On Easter Monday I hitch hiked with a friend to Plomari, a seaside village twenty five kilometers from Mytilene. The first driver to pick us up was a Greek in his sixties. He was here on holiday with his daughter, he told us; he’d lived in France for the last forty years and spoke fluent French. When I told him we were working with refugees, he replied very firmly:
‘There aren’t any Syrians left on Lesvos. Just Moroccans and other North Africans pretending to be Syrian.’
I knew for a fact that he was wrong, and was wondering whether to point out that I can tell from a person’s accent if somebody’s from Syria or not. There’s no way a Moroccan can successfully fake a Syrian accent – or for that matter the dialect of Arabic that Syrians speak. But the guy was driving and I decided to keep my mouth shut.
‘Where in France do you live?’ I enquired.
‘Marseille! Which is all-Arab these days. Not a French man left.’ Again, I was tempted to argue, but held my tongue. By now I was curious about the guy’s attitudes. Surely as a Greek migrant worker he must have had some experience of French xenophobia?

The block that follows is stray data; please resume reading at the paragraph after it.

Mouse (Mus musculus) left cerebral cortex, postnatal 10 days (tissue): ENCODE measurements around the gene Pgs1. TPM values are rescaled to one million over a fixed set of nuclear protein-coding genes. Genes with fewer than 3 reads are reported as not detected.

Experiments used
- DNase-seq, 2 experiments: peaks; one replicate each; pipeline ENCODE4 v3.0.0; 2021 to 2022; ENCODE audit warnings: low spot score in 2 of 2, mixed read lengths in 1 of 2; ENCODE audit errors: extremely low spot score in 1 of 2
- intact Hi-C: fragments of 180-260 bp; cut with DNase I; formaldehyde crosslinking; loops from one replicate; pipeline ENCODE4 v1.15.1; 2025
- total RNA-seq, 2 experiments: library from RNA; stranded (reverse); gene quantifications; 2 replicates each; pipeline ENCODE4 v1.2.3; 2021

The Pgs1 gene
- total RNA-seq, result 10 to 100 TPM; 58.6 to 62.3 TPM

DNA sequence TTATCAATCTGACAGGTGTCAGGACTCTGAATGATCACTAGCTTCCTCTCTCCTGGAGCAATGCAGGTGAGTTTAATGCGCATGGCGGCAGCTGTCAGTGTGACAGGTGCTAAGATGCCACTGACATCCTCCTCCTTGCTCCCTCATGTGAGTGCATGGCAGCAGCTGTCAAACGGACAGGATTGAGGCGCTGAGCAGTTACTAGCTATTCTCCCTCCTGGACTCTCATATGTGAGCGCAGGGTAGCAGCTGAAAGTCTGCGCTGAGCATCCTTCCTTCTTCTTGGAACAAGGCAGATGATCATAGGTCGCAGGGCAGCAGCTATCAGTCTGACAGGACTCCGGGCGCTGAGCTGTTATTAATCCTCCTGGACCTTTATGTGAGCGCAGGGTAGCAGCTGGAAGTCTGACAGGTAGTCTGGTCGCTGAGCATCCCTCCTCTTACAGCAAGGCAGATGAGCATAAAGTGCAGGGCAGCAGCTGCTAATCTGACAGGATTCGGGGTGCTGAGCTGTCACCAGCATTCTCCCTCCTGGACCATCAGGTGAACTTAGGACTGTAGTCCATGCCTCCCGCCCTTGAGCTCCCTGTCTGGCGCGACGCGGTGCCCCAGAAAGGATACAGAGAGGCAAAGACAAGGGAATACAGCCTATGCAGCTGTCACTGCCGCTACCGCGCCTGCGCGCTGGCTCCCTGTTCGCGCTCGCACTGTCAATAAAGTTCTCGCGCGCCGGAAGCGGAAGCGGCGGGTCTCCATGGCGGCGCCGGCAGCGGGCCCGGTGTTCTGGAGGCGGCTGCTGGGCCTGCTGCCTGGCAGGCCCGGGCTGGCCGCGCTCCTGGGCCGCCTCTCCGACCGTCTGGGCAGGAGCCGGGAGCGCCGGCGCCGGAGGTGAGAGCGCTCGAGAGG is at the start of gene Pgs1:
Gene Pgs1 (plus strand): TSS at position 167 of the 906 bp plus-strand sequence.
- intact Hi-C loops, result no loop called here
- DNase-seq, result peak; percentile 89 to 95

‘They’re all traitors, the Arabs who live in France,’ the man went on, as he accelerated. ‘They pose a great danger to the country.’
Our second lift was with a young French couple who work at an independent refugee camp. They dropped us on the beach in Plomari. It was a windy, sunny, warm day and big waves were rolling onto the shore. Immediately beside the beach, tables were set for an Easter Monday feast on the outdoor seating area of a taverna. On the far side of the road, a sheep was roasting on a spit.